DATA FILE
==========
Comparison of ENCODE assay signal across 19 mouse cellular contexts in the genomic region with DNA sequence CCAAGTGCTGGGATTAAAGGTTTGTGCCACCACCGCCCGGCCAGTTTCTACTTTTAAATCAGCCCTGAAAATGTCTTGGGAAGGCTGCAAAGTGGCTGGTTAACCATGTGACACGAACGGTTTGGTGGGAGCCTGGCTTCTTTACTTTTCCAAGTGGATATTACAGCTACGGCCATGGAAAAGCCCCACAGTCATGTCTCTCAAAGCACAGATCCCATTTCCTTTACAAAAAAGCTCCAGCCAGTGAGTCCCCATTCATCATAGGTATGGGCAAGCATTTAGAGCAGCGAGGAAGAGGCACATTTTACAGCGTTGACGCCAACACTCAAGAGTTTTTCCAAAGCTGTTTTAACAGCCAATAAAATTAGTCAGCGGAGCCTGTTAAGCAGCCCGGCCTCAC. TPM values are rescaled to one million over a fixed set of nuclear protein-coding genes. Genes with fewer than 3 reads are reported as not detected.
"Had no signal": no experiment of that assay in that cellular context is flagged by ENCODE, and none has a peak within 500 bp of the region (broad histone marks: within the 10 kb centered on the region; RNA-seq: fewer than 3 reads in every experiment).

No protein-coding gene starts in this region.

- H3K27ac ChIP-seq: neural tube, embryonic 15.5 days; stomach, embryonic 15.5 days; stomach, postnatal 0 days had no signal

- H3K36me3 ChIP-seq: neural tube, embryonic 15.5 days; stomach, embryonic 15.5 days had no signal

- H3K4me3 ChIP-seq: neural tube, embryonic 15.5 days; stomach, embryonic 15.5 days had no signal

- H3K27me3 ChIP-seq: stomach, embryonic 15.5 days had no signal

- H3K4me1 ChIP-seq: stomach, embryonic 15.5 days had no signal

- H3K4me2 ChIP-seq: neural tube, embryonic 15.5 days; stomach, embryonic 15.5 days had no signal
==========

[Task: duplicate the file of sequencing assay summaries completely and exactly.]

Comparison of ENCODE assay signal across 19 mouse cellular contexts in the genomic region with DNA sequence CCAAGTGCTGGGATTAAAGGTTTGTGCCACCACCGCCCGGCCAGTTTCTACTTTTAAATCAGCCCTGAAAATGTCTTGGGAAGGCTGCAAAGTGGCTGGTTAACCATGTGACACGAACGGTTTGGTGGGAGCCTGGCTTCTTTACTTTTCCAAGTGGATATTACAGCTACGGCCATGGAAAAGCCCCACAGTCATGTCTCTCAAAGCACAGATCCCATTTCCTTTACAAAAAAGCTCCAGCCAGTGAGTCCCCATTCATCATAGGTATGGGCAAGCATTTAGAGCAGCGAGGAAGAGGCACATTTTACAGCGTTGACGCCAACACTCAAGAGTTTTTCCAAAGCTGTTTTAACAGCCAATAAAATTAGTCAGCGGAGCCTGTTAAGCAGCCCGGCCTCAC. TPM values are rescaled to one million over a fixed set of nuclear protein-coding genes. Genes with fewer than 3 reads are reported as not detected.
"Had no signal": no experiment of that assay in that cellular context is flagged by ENCODE, and none has a peak within 500 bp of the region (broad histone marks: within the 10 kb centered on the region; RNA-seq: fewer than 3 reads in every experiment).

No protein-coding gene starts in this region.

- H3K27ac ChIP-seq: neural tube, embryonic 15.5 days; stomach, embryonic 15.5 days; stomach, postnatal 0 days had no signal

- H3K36me3 ChIP-seq: neural tube, embryonic 15.5 days; stomach, embryonic 15.5 days had no signal

- H3K4me3 ChIP-seq: neural tube, embryonic 15.5 days; stomach, embryonic 15.5 days had no signal

- H3K27me3 ChIP-seq: stomach, embryonic 15.5 days had no signal

- H3K4me1 ChIP-seq: stomach, embryonic 15.5 days had no signal

- H3K4me2 ChIP-seq: neural tube, embryonic 15.5 days; stomach, embryonic 15.5 days had no signal